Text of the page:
A WPF Spectrum Analyzer for Audio Visualization (C#)

UPDATE:The WPF Spectrum Analyzer is now part of the WPF Sound Visualization Library. That is where you will find source code for the latest and most-stable versions of the Spectrum Analyzer. Also, this post has been updated and superseded by this one. I’m leaving this one here for historical purposes, but check out the other article for a more performant and scalable version the control.

A coworker and I were recently talking about doing audio visualization with Windows Presentation Foundation (WPF). One of the more common visualization techniques for music applications is to slap in a simple banded spectrum analyzer. I thought such spectrum analyzers would be easy to find, as they’re included in many applications written in toward all sorts of platforms. A bit surprisingly, however, was that such visualizations in WPF aren’t as common as I would have expected. I thought I could use the rarity of such controls as an opportunity to play around with some fast rendering techniques in WPF. I was fairly pleased with the outcome, so I thought I would share the results.

The Spectrum Analyzer Control

The Spectrum Analyzer Control

About Playing Audio

If any of you have tried to do anything with audio in .NET, you’ve probably found the out-of-the-box functionality to be pretty limited. WPF has some enhancements in this area, but it is nowhere near some of the alternatives. Going the other way, one may choose to use direct references to DirectSound to get the power they need. However, this leaves it up to you, the coder, to deal with all the scaling back when the user’s machine doesn’t meet the needs. I find it much easier to use some of the third party sound APIs out there who take care of all these gritty details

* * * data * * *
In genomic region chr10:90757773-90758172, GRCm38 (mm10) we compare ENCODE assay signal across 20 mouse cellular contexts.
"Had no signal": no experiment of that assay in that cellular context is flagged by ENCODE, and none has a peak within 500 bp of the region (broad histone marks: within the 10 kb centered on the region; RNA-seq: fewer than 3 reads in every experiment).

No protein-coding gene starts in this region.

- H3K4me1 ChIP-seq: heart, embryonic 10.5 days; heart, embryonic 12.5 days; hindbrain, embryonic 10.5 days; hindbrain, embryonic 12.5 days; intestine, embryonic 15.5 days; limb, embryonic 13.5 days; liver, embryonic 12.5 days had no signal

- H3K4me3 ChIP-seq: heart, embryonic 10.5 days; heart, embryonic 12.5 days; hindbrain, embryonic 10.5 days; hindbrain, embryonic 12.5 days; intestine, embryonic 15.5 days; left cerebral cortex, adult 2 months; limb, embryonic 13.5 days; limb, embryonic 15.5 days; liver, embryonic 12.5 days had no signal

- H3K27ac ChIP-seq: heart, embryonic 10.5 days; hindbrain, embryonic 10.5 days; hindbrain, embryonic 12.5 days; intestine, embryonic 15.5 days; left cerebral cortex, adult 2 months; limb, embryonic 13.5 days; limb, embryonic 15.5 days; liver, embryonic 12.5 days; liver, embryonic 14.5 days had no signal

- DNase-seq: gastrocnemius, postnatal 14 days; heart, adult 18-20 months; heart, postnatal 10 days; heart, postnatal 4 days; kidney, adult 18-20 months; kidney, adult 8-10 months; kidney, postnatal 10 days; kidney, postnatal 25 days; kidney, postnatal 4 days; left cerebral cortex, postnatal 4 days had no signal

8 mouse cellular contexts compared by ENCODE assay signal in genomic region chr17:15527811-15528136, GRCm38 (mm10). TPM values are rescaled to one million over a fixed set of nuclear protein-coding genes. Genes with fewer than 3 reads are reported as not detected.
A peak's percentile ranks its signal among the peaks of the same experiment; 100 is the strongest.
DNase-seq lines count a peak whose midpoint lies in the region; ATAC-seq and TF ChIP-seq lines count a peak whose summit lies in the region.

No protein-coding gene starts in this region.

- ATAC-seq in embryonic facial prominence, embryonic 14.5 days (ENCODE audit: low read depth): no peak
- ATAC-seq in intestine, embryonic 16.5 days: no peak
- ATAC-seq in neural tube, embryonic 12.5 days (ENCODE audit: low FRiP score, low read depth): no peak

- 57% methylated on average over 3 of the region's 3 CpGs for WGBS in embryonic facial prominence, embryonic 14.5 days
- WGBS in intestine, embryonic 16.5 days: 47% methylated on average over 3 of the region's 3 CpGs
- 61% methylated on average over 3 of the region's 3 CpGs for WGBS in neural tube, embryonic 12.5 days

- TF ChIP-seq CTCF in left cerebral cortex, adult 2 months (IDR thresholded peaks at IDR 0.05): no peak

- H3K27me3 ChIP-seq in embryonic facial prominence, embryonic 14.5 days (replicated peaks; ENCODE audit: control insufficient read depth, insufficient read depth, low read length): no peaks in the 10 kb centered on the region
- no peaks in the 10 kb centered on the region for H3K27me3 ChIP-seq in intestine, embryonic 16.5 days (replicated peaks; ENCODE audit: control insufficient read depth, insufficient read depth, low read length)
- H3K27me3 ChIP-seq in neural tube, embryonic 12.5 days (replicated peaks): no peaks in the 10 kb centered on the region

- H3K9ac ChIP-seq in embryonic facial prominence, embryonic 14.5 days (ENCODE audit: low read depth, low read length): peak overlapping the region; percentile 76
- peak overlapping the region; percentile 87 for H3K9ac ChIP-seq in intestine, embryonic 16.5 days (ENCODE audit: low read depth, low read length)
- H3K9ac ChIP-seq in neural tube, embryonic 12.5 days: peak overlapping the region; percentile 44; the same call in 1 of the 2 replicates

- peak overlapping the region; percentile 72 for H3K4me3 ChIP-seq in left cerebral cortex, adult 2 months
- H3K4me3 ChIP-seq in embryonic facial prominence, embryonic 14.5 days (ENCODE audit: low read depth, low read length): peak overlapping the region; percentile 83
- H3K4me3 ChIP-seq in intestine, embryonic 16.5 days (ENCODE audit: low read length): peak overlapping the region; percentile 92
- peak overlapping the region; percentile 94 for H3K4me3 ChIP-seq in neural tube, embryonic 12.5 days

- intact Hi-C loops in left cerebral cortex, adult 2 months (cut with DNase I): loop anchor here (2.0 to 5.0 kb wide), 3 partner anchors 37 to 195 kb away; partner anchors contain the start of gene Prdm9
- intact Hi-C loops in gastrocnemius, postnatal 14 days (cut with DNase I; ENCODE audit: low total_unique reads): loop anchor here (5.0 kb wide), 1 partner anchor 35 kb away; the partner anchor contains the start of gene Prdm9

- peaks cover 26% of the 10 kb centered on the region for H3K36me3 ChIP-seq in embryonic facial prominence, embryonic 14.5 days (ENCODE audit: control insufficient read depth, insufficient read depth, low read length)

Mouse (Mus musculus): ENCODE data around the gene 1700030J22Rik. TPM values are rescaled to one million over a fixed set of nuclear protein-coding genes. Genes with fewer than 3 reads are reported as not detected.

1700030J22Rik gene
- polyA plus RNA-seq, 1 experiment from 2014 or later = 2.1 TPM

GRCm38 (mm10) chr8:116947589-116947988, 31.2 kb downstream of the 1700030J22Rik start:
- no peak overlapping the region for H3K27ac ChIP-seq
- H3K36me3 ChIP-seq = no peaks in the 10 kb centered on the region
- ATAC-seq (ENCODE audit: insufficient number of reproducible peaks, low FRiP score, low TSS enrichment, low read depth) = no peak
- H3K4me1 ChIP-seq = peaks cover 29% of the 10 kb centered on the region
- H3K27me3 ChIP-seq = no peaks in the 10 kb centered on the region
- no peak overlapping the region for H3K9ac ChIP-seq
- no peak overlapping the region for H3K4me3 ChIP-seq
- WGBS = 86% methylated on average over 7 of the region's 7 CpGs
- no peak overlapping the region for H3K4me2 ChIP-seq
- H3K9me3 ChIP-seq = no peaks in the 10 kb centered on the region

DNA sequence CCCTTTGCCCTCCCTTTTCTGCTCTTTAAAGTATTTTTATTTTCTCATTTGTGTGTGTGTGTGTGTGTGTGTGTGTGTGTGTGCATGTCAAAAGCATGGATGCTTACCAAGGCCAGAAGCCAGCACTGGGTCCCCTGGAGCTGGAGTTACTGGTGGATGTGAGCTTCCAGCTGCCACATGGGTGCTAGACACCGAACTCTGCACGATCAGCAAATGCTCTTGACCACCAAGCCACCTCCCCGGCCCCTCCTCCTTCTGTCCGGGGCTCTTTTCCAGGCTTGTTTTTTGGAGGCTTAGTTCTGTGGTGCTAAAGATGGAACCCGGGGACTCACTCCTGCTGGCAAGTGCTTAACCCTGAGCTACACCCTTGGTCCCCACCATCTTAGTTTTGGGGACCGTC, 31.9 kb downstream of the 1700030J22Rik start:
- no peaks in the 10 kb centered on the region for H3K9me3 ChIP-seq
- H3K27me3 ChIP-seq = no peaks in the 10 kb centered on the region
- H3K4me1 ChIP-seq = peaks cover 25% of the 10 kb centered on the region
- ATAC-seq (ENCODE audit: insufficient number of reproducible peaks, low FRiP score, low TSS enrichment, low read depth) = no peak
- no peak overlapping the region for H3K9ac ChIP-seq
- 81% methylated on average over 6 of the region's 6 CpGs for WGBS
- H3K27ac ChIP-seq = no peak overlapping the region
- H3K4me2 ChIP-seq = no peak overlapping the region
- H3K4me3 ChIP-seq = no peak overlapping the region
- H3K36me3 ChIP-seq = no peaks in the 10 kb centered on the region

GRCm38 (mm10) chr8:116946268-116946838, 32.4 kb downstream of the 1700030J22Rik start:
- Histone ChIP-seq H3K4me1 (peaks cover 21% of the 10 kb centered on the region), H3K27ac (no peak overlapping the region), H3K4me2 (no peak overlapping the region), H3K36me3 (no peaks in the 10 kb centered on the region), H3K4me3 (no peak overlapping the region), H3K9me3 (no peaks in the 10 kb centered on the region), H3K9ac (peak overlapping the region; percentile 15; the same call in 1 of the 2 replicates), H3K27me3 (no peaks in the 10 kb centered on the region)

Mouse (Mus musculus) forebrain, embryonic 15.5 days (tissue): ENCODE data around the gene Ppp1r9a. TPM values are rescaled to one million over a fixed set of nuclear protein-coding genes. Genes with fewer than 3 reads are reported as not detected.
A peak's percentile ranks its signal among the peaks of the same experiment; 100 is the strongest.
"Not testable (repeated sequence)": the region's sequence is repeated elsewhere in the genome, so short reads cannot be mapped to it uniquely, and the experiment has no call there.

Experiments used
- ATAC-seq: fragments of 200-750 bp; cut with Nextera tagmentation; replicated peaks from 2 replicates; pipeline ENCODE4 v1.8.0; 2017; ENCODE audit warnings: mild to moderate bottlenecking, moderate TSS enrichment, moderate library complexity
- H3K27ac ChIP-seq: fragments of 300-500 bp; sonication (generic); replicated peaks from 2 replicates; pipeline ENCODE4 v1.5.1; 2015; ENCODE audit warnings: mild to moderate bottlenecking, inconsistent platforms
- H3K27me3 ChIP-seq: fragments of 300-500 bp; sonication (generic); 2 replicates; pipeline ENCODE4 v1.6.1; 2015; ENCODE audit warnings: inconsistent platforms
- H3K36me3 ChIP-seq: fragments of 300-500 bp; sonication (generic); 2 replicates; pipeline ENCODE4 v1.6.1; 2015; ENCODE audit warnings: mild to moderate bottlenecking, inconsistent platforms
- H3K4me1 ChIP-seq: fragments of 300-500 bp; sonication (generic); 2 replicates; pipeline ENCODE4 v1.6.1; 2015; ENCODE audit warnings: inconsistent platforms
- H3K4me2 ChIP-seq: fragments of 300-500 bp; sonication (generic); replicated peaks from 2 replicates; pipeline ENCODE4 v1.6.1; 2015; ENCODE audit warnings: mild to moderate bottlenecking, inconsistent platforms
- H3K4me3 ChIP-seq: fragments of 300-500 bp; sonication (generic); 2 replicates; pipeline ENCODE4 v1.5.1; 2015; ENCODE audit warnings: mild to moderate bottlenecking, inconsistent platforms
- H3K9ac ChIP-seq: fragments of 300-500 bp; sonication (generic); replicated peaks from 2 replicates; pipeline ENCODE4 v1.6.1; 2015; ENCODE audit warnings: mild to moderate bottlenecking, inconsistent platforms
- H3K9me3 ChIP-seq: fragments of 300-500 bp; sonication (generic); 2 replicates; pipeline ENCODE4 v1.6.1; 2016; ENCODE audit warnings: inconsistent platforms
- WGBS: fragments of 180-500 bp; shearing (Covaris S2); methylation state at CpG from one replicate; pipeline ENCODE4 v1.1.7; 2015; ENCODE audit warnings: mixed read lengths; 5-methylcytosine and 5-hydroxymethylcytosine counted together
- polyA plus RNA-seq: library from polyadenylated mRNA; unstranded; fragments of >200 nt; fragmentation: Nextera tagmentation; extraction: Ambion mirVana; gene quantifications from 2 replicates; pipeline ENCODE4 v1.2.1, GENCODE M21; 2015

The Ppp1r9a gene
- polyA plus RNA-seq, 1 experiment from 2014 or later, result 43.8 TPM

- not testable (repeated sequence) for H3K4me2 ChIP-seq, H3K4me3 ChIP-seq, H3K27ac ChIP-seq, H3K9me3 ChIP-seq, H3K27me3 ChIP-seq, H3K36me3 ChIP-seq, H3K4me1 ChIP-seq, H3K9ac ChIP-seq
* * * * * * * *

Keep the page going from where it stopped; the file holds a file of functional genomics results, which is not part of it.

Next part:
My “sound suite” of choice is the BASS API. BASS is loaded with features. Along with getting sound set up to play, it also has the ability to read all sorts of file formats, do effects processing, record sound, and more. However, BASS is unmanaged. To interface BASS with .NET, one will need the aptly named BASS.NET. At a passing glance, one may see BASS.NET as a thin .NET wrapper over the BASS API. However, it actually has some very useful additions. Benefits include tag reading support, useful methods for parsing FFT data, and even some visualizers included (but they are targeted to WinForms/GDI+). It was actually the source code for these visualizers that I used as a starting point for this WPF control. BASS.NET’s author, Bernd Niedergesaess (a.k.a radio42), was kind enough to let me share this source code with you today even though he really did all of the heavy-lifting/pioneering for this project during his development of BASS.NET.

The Spectrum Analyzer

Now, I’m not new to writing Spectrum Analyzers. Previous software engineering jobs had me writing controls for Windows-based Spectrum Analyzers in the past. However, these weren’t for audio visualization, but were more for scientific measurements of radio and microwave signals. One of the things I noticed about audio visualizations is that a lot of accuracy is ignored in favor of making the visualizer look and feel in line with what we perceive. I won’t go into great amounts of detail on this, but when you see funky methods being applied to FFT results in the source code, this is probably what is going on. One of the most common examples of this is that FFT data is never displayed on the Y-axis linearly, but rather using a square root function and a scaling factor. Without this, you see most of the visualizer moving very little, except for the occasional large burst of energy. This is NOT how your ears/brain perceive the sound you’re listening to.

So, let’s take a look at what the control looks like in XAML:

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<my:SpectrumAnalyzer x:Name="spectrumAnalyzer"